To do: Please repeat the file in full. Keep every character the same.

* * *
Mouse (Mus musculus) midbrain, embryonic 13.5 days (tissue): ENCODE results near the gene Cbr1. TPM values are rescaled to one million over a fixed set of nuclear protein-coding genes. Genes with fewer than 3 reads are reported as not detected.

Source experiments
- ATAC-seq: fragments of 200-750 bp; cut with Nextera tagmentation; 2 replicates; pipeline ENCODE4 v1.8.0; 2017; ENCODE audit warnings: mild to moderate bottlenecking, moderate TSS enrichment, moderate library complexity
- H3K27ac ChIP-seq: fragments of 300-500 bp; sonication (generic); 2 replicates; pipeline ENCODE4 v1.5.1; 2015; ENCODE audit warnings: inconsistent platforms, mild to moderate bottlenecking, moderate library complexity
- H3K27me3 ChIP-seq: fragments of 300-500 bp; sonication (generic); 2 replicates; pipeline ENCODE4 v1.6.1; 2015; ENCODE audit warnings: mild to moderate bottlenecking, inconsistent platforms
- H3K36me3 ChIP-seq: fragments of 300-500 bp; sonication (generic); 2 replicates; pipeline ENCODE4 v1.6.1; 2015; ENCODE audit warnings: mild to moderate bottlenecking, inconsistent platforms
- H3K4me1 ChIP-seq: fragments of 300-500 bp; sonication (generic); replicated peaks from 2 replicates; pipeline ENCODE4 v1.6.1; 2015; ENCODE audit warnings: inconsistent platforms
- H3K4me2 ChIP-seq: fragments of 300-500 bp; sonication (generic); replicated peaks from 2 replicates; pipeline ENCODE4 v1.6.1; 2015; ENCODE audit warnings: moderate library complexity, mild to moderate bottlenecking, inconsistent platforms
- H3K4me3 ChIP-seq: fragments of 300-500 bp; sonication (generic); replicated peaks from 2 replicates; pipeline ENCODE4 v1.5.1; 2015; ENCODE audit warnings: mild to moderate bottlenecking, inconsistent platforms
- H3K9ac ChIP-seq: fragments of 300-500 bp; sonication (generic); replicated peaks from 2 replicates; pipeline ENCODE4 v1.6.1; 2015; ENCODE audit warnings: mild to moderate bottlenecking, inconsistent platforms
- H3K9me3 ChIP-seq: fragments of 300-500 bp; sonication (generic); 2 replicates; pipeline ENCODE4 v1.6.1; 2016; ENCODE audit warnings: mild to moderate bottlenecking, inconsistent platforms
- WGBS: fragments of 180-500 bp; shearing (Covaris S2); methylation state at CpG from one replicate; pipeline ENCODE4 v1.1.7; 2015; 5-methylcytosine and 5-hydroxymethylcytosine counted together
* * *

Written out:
Mouse (Mus musculus) midbrain, embryonic 13.5 days (tissue): ENCODE results near the gene Cbr1. TPM values are rescaled to one million over a fixed set of nuclear protein-coding genes. Genes with fewer than 3 reads are reported as not detected.

Source experiments
- ATAC-seq: fragments of 200-750 bp; cut with Nextera tagmentation; 2 replicates; pipeline ENCODE4 v1.8.0; 2017; ENCODE audit warnings: mild to moderate bottlenecking, moderate TSS enrichment, moderate library complexity
- H3K27ac ChIP-seq: fragments of 300-500 bp; sonication (generic); 2 replicates; pipeline ENCODE4 v1.5.1; 2015; ENCODE audit warnings: inconsistent platforms, mild to moderate bottlenecking, moderate library complexity
- H3K27me3 ChIP-seq: fragments of 300-500 bp; sonication (generic); 2 replicates; pipeline ENCODE4 v1.6.1; 2015; ENCODE audit warnings: mild to moderate bottlenecking, inconsistent platforms
- H3K36me3 ChIP-seq: fragments of 300-500 bp; sonication (generic); 2 replicates; pipeline ENCODE4 v1.6.1; 2015; ENCODE audit warnings: mild to moderate bottlenecking, inconsistent platforms
- H3K4me1 ChIP-seq: fragments of 300-500 bp; sonication (generic); replicated peaks from 2 replicates; pipeline ENCODE4 v1.6.1; 2015; ENCODE audit warnings: inconsistent platforms
- H3K4me2 ChIP-seq: fragments of 300-500 bp; sonication (generic); replicated peaks from 2 replicates; pipeline ENCODE4 v1.6.1; 2015; ENCODE audit warnings: moderate library complexity, mild to moderate bottlenecking, inconsistent platforms
- H3K4me3 ChIP-seq: fragments of 300-500 bp; sonication (generic); replicated peaks from 2 replicates; pipeline ENCODE4 v1.5.1; 2015; ENCODE audit warnings: mild to moderate bottlenecking, inconsistent platforms
- H3K9ac ChIP-seq: fragments of 300-500 bp; sonication (generic); replicated peaks from 2 replicates; pipeline ENCODE4 v1.6.1; 2015; ENCODE audit warnings: mild to moderate bottlenecking, inconsistent platforms
- H3K9me3 ChIP-seq: fragments of 300-500 bp; sonication (generic); 2 replicates; pipeline ENCODE4 v1.6.1; 2016; ENCODE audit warnings: mild to moderate bottlenecking, inconsistent platforms
- WGBS: fragments of 180-500 bp; shearing (Covaris S2); methylation state at CpG from one replicate; pipeline ENCODE4 v1.1.7; 2015; 5-methylcytosine and 5-hydroxymethylcytosine counted together